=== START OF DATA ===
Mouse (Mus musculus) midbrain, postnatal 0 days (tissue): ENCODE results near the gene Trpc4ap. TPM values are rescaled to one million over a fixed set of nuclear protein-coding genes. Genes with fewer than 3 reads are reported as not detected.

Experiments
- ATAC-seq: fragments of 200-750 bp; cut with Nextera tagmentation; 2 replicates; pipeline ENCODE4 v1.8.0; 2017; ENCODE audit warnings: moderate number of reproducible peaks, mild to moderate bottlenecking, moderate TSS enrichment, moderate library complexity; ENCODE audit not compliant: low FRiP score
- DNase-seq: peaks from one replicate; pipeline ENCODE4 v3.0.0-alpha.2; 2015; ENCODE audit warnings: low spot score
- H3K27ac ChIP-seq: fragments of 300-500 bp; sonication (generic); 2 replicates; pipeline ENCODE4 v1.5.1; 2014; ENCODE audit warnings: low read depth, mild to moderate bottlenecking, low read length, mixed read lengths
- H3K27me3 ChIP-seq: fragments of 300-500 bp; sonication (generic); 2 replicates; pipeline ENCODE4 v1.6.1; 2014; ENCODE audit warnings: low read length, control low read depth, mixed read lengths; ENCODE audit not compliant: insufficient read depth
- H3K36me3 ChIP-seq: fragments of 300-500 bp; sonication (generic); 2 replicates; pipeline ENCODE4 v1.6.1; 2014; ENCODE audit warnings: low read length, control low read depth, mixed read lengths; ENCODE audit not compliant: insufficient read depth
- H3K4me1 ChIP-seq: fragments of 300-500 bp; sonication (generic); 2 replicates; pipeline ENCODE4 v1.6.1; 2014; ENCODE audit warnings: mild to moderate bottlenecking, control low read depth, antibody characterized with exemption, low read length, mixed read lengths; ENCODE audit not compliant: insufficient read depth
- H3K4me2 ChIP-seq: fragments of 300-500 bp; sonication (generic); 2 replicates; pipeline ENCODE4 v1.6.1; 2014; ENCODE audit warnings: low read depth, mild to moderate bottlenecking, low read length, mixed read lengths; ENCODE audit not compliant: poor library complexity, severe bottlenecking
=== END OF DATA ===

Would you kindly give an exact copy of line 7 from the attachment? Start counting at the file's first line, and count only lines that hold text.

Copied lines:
- H3K36me3 ChIP-seq: fragments of 300-500 bp; sonication (generic); 2 replicates; pipeline ENCODE4 v1.6.1; 2014; ENCODE audit warnings: low read length, control low read depth, mixed read lengths; ENCODE audit not compliant: insufficient read depth